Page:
Schooling as experimentation: a reappraisal of the postsecondary dropout phenomenon

Charles F. Manski*

*Corresponding author for this work

Research output: Contribution to journalArticlepeer-review

117 Scopus citations


Dropout from postsecondary schooling is widely considered a social problem. In fact, reducing dropout would not necessarily make society better off. This conclusion derives from analysis of the process of postsecondary enrollment and completion. The key observation is that students contemplating enrollment do not know whether completion will be feasible or desirable. Hence, enrollment is a decision to initiate an experiment, one of whose possible outcomes is dropout. Experiments should be evaluated by their ex ante expected return, not by their ex post success rate. It follows that, told only the completion rate of enrolled students, one cannot judge whether the right enrollment decisions have been made.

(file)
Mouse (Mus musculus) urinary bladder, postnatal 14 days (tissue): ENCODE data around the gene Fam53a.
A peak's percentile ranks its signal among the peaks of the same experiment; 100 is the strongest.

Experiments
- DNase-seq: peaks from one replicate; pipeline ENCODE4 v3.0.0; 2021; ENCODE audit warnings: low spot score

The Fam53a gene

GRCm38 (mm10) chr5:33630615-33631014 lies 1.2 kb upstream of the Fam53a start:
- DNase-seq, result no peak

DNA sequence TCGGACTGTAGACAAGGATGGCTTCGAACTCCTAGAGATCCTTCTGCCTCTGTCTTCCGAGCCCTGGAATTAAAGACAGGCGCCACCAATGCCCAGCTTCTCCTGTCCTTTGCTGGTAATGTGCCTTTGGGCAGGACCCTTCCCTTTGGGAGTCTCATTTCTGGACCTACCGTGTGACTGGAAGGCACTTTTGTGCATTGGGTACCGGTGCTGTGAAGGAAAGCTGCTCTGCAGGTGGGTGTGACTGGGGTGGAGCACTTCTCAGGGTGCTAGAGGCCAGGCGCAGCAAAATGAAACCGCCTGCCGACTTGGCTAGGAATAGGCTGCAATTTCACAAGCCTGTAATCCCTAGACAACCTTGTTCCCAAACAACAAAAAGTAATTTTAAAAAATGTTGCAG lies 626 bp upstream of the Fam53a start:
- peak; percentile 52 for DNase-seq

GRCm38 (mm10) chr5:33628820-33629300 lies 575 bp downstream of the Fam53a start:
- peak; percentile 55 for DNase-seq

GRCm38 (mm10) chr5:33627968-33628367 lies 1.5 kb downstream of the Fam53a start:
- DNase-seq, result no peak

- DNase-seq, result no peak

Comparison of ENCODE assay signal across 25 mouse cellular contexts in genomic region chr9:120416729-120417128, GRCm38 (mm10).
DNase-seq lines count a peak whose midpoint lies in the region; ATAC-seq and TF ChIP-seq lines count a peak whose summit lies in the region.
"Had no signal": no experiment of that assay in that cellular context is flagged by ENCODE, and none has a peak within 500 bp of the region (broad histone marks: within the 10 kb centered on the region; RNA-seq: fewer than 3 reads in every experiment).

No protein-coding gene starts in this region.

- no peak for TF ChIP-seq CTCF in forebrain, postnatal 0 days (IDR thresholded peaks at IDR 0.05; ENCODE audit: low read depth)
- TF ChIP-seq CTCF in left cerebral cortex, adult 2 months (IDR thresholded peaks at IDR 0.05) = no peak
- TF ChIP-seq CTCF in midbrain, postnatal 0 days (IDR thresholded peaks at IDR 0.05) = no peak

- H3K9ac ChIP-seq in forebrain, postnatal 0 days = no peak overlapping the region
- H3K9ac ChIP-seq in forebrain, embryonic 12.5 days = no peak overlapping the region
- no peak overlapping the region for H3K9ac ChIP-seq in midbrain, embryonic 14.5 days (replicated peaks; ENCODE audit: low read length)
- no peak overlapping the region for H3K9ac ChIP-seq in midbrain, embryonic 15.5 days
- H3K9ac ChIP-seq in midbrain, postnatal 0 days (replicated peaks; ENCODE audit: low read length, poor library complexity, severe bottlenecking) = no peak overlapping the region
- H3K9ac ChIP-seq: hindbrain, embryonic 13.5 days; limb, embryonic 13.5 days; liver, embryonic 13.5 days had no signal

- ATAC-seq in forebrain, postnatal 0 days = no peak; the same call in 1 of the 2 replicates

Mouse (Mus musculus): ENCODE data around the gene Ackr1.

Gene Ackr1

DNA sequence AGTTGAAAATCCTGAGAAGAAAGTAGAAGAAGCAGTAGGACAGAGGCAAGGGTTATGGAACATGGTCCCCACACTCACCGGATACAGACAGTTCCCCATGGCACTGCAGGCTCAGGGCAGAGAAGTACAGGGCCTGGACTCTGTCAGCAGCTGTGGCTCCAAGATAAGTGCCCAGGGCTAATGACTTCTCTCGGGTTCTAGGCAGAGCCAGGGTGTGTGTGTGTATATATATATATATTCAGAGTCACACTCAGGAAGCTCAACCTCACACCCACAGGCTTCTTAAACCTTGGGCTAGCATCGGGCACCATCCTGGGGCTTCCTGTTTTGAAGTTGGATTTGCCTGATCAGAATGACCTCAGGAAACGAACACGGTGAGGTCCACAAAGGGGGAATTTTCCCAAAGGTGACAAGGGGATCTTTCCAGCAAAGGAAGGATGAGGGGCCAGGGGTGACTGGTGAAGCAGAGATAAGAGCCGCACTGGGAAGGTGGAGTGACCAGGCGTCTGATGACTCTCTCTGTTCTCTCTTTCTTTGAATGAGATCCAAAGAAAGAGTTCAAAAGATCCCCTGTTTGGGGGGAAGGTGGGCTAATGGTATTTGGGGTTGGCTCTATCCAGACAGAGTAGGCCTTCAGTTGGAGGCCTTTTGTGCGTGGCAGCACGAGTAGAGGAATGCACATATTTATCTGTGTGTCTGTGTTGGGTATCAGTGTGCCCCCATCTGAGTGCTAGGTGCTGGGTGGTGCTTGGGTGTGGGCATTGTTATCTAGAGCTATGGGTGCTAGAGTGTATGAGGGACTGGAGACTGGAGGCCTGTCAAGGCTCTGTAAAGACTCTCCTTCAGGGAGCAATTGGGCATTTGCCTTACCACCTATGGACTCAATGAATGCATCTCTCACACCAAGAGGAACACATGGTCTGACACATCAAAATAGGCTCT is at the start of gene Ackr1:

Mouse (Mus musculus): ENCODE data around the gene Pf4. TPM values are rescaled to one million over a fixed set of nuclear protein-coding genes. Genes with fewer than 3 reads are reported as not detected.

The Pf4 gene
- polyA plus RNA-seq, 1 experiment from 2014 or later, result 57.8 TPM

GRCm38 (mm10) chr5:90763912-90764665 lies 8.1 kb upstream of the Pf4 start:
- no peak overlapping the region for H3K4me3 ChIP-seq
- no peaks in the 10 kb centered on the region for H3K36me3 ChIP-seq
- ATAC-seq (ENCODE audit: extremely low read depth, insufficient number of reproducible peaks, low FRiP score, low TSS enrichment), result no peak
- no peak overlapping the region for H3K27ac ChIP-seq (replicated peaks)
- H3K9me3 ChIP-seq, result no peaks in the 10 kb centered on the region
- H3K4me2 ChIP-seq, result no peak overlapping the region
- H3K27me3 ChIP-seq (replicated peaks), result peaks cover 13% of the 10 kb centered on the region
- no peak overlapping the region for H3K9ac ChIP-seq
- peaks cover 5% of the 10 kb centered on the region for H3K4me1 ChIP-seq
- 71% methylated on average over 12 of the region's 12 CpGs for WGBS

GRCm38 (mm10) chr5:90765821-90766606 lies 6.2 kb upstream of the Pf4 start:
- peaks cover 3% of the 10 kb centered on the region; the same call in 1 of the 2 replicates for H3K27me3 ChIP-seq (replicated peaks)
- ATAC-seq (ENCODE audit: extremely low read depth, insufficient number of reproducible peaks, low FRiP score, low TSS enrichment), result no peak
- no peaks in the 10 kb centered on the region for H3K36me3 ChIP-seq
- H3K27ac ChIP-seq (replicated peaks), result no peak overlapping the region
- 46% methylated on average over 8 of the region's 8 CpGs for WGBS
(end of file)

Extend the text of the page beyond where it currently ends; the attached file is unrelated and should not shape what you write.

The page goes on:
Original languageEnglish (US)
Pages (from-to)305-312
Number of pages8
JournalEconomics of Education Review
Issue number4
StatePublished - 1989

ASJC Scopus subject areas

  • Education
  • Economics and Econometrics


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